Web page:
- Being in community with people from different backgrounds.

- Following people on social media who look and think differently from you.

- Assessing the books you’re reading, the pastors you’re listening to, and the TV you’re watching.

And that doesn’t just mean watching Black Panther, Latasha said.

Make an effort to diversify the content you’re consuming, the people you listen to, and learn from someone whose life experience has been totally different from your own.

If you’re looking for a good place to start learning, Be the Bridge has a great list of resources (books, movies, seminars) that are perfect for anyone wanting to diversify their input. 

Step 3: Lament (Tell the Truth)

Lamenting, or a truthful expression of loss or hardship, is arguably one of the most difficult steps in this process of facing racial issues head on.

As Latasha put it, to lament is to tell history as it is.

She talked about places like Germany, South Africa, Rwanda...all countries that have a history of seriously terrible racial injustice. These are also countries that have made an effort to bring healing and restoration to the communities and groups that have been harmed.

Not by glossing over what happened in the past, but by telling the truth and confronting it.

We have to lament our history, however uncomfortable that may be. Not to shame the guilty parties, but to bring that healing Latasha talks about.

When we feel overwhelmed and full of shame, let’s cry out to God to create change. Let’s lament.

Photo Credit: ©GettyImages/nd3000

diverse man and woman at work on touchpad screens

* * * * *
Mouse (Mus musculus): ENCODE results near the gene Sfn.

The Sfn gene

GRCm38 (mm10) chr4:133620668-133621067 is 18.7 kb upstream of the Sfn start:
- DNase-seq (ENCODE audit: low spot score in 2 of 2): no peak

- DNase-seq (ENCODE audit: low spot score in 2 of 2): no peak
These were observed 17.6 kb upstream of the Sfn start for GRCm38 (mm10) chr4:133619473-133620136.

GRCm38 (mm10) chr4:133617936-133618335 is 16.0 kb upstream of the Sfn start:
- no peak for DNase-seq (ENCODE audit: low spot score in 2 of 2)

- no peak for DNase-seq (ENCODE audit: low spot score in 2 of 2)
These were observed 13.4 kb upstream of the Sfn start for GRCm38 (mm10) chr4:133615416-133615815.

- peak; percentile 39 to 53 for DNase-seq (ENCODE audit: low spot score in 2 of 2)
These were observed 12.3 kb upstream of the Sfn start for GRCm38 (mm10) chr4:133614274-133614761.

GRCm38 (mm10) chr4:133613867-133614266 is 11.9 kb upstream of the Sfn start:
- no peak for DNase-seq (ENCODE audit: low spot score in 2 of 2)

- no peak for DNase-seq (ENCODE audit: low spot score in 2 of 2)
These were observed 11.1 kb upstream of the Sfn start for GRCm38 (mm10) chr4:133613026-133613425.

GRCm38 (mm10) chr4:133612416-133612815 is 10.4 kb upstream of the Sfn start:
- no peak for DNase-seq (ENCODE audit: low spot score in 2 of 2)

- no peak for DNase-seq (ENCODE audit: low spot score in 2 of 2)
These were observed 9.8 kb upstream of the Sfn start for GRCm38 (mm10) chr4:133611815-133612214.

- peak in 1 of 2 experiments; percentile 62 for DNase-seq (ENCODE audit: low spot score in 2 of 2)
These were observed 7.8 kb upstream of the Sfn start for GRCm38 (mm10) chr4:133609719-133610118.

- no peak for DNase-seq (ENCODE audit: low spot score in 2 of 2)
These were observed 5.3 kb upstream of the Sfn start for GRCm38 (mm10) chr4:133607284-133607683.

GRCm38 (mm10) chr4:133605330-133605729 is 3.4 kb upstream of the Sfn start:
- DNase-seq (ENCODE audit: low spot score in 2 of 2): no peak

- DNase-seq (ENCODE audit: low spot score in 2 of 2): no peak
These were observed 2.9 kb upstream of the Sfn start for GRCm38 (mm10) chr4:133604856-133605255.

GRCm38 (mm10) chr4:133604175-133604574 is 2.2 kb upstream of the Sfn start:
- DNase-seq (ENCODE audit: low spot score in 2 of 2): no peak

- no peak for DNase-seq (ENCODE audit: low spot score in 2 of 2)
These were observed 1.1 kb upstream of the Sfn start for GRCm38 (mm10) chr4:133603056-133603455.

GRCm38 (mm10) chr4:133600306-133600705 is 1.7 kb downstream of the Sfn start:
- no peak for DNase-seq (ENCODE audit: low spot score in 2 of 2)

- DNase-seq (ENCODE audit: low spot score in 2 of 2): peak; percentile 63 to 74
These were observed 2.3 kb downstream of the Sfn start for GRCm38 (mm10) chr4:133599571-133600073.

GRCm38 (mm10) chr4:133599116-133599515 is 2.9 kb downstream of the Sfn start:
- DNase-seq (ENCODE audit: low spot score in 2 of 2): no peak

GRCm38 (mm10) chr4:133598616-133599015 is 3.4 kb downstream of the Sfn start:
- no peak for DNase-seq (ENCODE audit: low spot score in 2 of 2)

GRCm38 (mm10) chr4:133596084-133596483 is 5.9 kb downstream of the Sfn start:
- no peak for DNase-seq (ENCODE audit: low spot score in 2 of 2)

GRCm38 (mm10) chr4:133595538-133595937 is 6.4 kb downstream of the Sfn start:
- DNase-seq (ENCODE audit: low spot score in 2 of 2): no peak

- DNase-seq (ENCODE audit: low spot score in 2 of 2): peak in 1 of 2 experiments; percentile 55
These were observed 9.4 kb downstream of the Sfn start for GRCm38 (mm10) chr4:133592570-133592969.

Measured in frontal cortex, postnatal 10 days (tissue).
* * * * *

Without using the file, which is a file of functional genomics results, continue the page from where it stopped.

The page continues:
Step 4: Leverage (Use Your Platform and Influence to Lift Others)

We all have some element of privilege in our lives, whether that’s the color of our skin, financial status, number of followers on Instagram, or something else entirely. It’s what we do with that privilege that can define this work of racial reconciliation in our lives and communities.

When you have the privilege of a platform (like a podcast), you can leverage a story and make that story known to a bigger group of people that may not have heard it otherwise.

Even if you don’t think your platform is huge, we all have influence somewhere, even just in our own friend groups. Use the influence you’ve been given to lift up stories and causes other than your own.

Tell your friends about a book you’re reading by an author who doesn’t look like you.

Talk to your family about issues of race and privilege.

Share resources on your social media.

Whatever that leveraging looks like, make an effort to use the privilege you have not just to tell your story, but also to tell the stories of people who might otherwise not be heard in your circle of influence.

These four steps toward racial reconciliation that Latasha and I talked about might seem overwhelming at first, but I’d encourage you to simply start with one thing and move on from there.

Listen.

Learn.

Lament.

Leverage.

Do the next right thing today, to be the bridge in your community, or your little corner of the world...and see where the bridges you build today can lead to more and more bridges being built tomorrow.

As Latasha often says: let’s create spaces to be brave in, together.

Recommended for You:

Be the Bridge: Practical Steps to Racial Reconciliation

10 Signs Your Church Is Not Embracing Racial Reconciliation

10 Scriptures about God’s Heart towards Social Injustice

6 Must-Read Books for Building Bridges toward Racial Reconciliation

Memorize These 14 Biblical Verses to Address and Overcome Racism

4 Important Things to Know about What Privilege Does Not Mean

Photo Credit: ©GettyImages/Ivanko Brnjakovic


Adam Weber is the founder and lead pastor of Embrace, a multi-site church based out of Sioux Falls, South Dakota. He’s the author of Talking With God, and Love Has A Name: Learning to Love the Different, the Difficult, and Everyone Else (WaterBrook, available 8/25/20). He also hosts a podcast called The Conversation with Adam Weber. Adam still cheers for the Cincinnati Bengals but no longer drives a Rambler. He’s married to his wife, Becky, and has four kids: Hudson, Wilson, Grayson, & Anderson. He also has seven chickens, two dogs, & three fish, but what he really wants is a sheep. Follow Adam on Instagram (@adamaweber) and Twitter (@adamweber), or find out more at adamweber.com.